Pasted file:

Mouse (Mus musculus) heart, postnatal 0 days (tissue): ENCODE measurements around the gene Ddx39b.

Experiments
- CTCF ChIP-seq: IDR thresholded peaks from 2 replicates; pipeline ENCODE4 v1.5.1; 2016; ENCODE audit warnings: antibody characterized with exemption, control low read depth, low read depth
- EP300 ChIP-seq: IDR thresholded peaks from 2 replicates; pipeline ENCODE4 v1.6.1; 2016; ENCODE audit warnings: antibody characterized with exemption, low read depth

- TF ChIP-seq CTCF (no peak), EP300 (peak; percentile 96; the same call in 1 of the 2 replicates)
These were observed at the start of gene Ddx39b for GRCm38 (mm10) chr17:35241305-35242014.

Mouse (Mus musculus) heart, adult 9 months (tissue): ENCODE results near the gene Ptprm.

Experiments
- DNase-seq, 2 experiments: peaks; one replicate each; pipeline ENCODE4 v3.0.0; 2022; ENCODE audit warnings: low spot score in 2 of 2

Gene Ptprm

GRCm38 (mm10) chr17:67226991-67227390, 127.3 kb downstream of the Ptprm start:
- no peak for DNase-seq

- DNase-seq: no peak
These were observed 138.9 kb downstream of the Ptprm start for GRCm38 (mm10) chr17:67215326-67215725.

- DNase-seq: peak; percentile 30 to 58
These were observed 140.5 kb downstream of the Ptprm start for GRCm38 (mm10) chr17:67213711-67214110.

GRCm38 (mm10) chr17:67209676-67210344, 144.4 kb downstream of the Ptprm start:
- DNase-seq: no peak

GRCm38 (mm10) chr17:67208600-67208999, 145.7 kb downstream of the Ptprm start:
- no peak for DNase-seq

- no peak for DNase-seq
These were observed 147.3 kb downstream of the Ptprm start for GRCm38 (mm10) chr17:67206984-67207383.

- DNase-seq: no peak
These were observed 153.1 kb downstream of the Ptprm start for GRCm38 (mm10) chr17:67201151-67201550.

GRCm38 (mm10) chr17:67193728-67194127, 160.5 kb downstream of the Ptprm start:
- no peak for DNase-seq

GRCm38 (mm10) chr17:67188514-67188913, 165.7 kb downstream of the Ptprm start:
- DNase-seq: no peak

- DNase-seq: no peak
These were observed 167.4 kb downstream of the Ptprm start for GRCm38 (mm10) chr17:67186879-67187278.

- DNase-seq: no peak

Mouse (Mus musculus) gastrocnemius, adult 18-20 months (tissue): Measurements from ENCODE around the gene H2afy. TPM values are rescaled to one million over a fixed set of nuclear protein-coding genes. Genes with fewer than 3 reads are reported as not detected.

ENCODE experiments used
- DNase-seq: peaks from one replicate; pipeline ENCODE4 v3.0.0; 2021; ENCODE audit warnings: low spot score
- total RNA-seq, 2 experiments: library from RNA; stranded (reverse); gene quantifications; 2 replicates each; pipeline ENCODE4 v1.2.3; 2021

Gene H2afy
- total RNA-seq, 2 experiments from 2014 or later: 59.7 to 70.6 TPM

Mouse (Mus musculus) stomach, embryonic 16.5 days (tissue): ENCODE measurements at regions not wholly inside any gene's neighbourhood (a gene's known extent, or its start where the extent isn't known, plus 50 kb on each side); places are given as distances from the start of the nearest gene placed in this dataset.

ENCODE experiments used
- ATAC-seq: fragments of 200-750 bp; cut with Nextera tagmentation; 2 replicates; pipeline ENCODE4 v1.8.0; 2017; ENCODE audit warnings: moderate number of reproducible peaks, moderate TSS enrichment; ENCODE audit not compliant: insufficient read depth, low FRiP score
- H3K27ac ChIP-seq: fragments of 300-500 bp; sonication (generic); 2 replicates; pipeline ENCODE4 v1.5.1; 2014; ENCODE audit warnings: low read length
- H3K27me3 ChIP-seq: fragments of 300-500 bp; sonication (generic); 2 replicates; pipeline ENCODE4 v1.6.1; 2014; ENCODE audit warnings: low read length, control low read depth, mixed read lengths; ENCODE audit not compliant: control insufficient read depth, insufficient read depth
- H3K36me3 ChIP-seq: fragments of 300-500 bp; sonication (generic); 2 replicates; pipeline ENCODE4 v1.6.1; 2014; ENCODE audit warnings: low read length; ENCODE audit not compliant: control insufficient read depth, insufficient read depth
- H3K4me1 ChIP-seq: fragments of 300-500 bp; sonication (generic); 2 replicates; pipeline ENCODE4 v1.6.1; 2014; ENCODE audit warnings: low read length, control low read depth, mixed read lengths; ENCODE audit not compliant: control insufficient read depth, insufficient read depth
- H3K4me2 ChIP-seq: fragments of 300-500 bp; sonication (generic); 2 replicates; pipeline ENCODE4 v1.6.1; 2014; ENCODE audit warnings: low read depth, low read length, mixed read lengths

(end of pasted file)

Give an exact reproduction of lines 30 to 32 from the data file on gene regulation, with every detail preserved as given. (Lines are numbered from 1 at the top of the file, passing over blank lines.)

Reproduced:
These were observed 167.4 kb downstream of the Ptprm start for GRCm38 (mm10) chr17:67186879-67187278.

- DNase-seq: no peak

Mouse (Mus musculus) gastrocnemius, adult 18-20 months (tissue): Measurements from ENCODE around the gene H2afy. TPM values are rescaled to one million over a fixed set of nuclear protein-coding genes. Genes with fewer than 3 reads are reported as not detected.